Every beer geek reaches a level where their home has beer of some kind at all times. If a beer lover is like me and doesn’t quite have a beer cellar, chances are there is a portion of their kitchen refrigerator that is dedicated to beer. The bottom shelf of our fridge is mostly full of sponge-worthy beers.
After awhile when looking for a beer on a Wednesday night I don’t look at most of the beer in my “cellar”. I might not know exactly what is there, but I know what’s there is for “special occasions”. Beer can get lost in this trap and be forgotten about. When such a beer is rediscovered we have what is known as the “back of the fridge find”.
One of the first batches I blogged about was an unconventional beer called Subway Series Stout. This was a one gallon batch that would now be called a Mixed-Style Beer (BJCP Style 34B) combining an American Stout (20B) and International Dark Lager (2C). Looking back those were two odd styles to mix. The base malt was 6-row barley with a heaping percentage of flaked corn like a dark adjunct lager, but there was an equal amount of flaked oats and modern American hops like one would find in an American stout. For good measure I used the estery and highly attenuating Vermont Ale yeast from The Yeast Bay.
I remember really enjoying the beer when it was young. When I sat down to compose this I could have sworn I wrote a detailed Tasting Notes post. As usual my memory failed me. When I stumbled upon a bottle as a “back of the fridge find”, it provided an opportunity to revisit the beer.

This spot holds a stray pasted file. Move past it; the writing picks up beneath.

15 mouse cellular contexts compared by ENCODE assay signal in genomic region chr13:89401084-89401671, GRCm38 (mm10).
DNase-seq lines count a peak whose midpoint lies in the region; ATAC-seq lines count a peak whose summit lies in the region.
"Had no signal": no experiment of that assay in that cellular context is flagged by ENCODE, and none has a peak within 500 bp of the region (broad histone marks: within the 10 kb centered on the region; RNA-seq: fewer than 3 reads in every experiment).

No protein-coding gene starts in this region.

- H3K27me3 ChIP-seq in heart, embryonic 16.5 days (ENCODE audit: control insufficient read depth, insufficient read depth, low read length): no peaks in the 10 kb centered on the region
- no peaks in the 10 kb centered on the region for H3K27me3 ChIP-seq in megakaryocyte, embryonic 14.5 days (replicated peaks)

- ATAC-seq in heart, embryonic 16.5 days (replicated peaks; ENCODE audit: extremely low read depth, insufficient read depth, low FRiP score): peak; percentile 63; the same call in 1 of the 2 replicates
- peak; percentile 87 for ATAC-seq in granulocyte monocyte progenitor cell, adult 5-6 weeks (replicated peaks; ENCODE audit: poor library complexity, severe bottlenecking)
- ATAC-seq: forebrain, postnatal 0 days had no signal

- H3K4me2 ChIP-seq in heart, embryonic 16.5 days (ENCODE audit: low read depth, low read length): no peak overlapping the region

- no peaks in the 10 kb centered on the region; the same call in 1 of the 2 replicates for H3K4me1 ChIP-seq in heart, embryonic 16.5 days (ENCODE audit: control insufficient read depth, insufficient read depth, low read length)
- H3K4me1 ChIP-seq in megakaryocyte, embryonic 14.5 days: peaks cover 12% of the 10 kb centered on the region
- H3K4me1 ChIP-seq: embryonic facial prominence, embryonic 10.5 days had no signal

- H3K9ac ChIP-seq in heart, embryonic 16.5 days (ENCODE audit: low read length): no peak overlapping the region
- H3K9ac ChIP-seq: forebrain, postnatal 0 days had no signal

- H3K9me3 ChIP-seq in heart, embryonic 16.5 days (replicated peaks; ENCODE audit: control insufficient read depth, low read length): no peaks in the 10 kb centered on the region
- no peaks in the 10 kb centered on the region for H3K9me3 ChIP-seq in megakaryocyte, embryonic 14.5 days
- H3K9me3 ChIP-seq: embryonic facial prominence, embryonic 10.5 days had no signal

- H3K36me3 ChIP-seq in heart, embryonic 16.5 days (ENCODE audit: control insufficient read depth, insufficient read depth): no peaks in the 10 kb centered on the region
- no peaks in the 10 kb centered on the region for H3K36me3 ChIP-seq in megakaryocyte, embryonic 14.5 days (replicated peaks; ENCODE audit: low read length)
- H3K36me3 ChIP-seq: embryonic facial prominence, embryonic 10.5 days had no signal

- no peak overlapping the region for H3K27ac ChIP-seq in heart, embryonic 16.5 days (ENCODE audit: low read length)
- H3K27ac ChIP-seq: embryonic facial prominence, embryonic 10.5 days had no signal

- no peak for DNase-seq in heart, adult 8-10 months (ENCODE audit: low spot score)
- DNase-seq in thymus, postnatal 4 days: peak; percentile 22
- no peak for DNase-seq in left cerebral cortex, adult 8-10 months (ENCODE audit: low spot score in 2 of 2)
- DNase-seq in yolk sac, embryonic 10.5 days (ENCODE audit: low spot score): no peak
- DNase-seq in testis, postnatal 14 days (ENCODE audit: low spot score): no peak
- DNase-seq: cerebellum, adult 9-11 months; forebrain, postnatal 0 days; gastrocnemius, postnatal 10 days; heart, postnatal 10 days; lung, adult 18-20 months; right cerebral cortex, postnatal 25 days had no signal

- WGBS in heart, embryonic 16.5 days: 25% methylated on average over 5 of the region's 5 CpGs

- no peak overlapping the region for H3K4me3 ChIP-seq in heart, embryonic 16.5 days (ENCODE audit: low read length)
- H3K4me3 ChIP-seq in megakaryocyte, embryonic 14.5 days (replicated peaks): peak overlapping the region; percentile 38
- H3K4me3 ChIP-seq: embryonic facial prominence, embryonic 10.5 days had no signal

The beer poured an opaque black. The head was tan, somewhere between foamy and frothy, with fair to good retention. Any hop aroma the beer might have had was gone, but it still had a nice grainy cereal aroma, with some esters from the yeast. Like the aroma suggested, the hop flavor was low. The body and carbonation were both medium making the beer quite drinkable. There was some chocolate in the malt flavor. Hop bitterness was perfect and the finish was clean and encouraged further sips.
The beer has aged quite well. At least this bottle which had been stored at cold temperatures for who knows how long has aged well. At this point the beer looks and drinks like an English Porter. If I was a commercial brewer with a silo full of 6-row malt, I’d feel comfortable using a similar recipe to make a porter of stout that people would enjoy.
This was a great back of the fridge find!
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